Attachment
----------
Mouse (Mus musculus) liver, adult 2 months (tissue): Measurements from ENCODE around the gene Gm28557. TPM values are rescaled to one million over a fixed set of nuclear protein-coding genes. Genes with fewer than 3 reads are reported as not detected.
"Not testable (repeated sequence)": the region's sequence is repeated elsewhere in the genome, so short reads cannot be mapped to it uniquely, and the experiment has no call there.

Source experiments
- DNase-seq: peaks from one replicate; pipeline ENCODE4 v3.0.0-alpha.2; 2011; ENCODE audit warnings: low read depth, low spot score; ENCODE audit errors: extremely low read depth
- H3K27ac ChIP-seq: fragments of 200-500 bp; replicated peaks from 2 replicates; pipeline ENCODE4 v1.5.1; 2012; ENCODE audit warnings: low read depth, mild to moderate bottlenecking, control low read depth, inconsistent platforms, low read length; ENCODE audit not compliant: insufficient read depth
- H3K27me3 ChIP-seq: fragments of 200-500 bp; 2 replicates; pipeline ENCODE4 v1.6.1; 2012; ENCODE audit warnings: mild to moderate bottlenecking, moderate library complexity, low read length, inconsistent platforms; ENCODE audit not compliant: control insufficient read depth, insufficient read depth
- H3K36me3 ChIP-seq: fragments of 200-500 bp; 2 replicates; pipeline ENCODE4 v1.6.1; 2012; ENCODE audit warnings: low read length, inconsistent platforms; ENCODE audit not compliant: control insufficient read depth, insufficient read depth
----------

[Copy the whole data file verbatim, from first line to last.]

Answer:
Mouse (Mus musculus) liver, adult 2 months (tissue): Measurements from ENCODE around the gene Gm28557. TPM values are rescaled to one million over a fixed set of nuclear protein-coding genes. Genes with fewer than 3 reads are reported as not detected.
"Not testable (repeated sequence)": the region's sequence is repeated elsewhere in the genome, so short reads cannot be mapped to it uniquely, and the experiment has no call there.

Source experiments
- DNase-seq: peaks from one replicate; pipeline ENCODE4 v3.0.0-alpha.2; 2011; ENCODE audit warnings: low read depth, low spot score; ENCODE audit errors: extremely low read depth
- H3K27ac ChIP-seq: fragments of 200-500 bp; replicated peaks from 2 replicates; pipeline ENCODE4 v1.5.1; 2012; ENCODE audit warnings: low read depth, mild to moderate bottlenecking, control low read depth, inconsistent platforms, low read length; ENCODE audit not compliant: insufficient read depth
- H3K27me3 ChIP-seq: fragments of 200-500 bp; 2 replicates; pipeline ENCODE4 v1.6.1; 2012; ENCODE audit warnings: mild to moderate bottlenecking, moderate library complexity, low read length, inconsistent platforms; ENCODE audit not compliant: control insufficient read depth, insufficient read depth
- H3K36me3 ChIP-seq: fragments of 200-500 bp; 2 replicates; pipeline ENCODE4 v1.6.1; 2012; ENCODE audit warnings: low read length, inconsistent platforms; ENCODE audit not compliant: control insufficient read depth, insufficient read depth